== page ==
Praying a 'salvation prayer' is not a 'magic spell' that, in and of itself, has the power to turn a person into a Christian.

Baptism doesn't save a person. If water saved a person, everyone who ever stood in the rain or took a bath would be saved.

Going to church doesn't save a person. Going into a church doesn't make a person a Christian any more than going into a garage makes them a car.

Believing merely in the existence of Jesus or of God doesn't save a person. You have to know Him personally.

Every person who is truly born again/regenerated, has had a personal encounter with the Lord Jesus Christ, and has been spiritually transformed by that encounter. In addition, God the Holy Spirit, the third Person of the Trinity, now lives/dwells/resides in every saved believer.

It's not merely an intellectual assent/agreement/decision to convert to another religion. An actual legal transaction between that person and God takes place. In addition, a new nature is miraculously created by God within that person. Plus, that person's sins are, in God's eyes, traded off (paid for in full by Christ's atoning sacrifice on the cross), and, in their place, God credits (positionally) the righteousness and holiness of Christ Jesus to that person's account. That person is now seen by God as 'not guilty.'

(BTW, I gave up weighttraining and karate when I got saved, including giving away my martial arts books and weights, but the Lord allowed me to get back into them later, though they never again had priority in my life, and were only now casual hobbies, rather than the #1 things in my life. In other words, I threw out the 'gods' in my life, and Yahweh God, in His mercy, allowed me to have them back, once I loved Him more than them. He doesn't want to take away our pleasure; rather, He wants us to love Him more than anything or anyone else.)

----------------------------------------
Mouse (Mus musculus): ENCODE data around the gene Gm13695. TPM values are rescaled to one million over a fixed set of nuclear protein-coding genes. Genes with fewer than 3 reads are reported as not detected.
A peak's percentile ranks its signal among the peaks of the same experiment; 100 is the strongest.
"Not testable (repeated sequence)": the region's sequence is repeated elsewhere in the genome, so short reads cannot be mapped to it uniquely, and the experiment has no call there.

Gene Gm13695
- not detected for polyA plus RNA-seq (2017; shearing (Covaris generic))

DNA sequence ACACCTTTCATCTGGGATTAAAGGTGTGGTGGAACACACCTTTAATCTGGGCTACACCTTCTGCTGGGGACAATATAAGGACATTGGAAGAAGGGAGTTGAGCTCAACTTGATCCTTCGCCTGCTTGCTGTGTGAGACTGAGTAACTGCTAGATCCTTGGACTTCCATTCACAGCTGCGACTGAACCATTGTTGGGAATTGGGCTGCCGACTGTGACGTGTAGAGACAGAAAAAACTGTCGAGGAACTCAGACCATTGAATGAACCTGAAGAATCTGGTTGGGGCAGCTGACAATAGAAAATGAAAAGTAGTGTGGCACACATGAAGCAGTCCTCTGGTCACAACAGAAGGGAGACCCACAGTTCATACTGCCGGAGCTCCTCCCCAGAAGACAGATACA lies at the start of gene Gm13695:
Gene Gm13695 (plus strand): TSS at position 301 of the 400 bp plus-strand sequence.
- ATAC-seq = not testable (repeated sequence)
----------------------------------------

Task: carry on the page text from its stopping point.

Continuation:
satire and theology said...

"...and do not necessarily repent of every single sin in life..."

'While it's impossible for us to explicitly repent of every sin we've ever committed, to willfully and knowinglyrefuse to turn from even one sin, means we love that sin more than Jesus, and we cannot enter into Heaven.

Murder can send you to Death Row, whether you killed one man or 20.'

We would all be damned in our nature for just wishing to murder if circumstances would allow us to avoid justice and punishment.

Greg, I do not think we always repent of every sin we know about. We are not saved by repentance but through the regenerating work of Christ in his atoning and resurrection work which leads to repentance. I will be kindly blunt:), this is often a classic evangelical error. We are told to repent in Scripture as we need this to be right with God and God uses this as conviction of the Holy Spirit in the initial regeneration process I reason, and in continual santification.

1 Corinthians 3: 15 and likely Hebrews 6 discuss saved persons that have their temporal works burned up, and do not come to repentance is all areas, certainly in Hebrews. 2 Peter 3, although a disputed passage (...for any to perish but for all to come to repentance) has Peter appearing to write to those in the church and so it is reasonable to assume that some saved do enter paradise while not in a completely repentant state and yet are still covered under the atoning work.

I do not doubt they believe and have repented in general terms at some point in their life but may perish (Apollumi: bodily destruction) in a state of unrepentant sin. In light of total depravity not yet completely eliminated, logic allows us to reason that many Christians die knowingly sinning.

If a Christian regenerated pastor has a unrepentant affair with his secretary and is killed in a car accident on his way home, is he damned? Hardly. To say so is to make the serious error of putting too much emphasis on human free will in salvation.

This is what is so good about a Reformed/Biblical understanding of salvation as we ARE NOT saved by own free will, and that includes our ability to repent of every sin known. We are regenerated by God and simultaneously believe and in general terms, even as sinners, repent.

Greg said...

Well said, Jeff!

Now, Russ, I don't want to get into a debate with you, especially here. You've pointed out several Reformist beliefs that are on a slippery slope toward excusing sin. We've gotten into this topic before, and while I believe that you and many fellow Reformists are very sincere, I believe the Bible sets a far higher bar.

satire and theology said...

'Now, Russ, I don't want to get into a debate with you, especially here. You've pointed out several Reformist beliefs that are on a slippery slope toward excusing sin. We've gotten into this topic before, and while I believe that you and many fellow Reformists are very sincere, I believe the Bible sets a far higher bar.'

Thanks Greg, and before I further comment I would like to state that you are a dear Christian brother and blog link.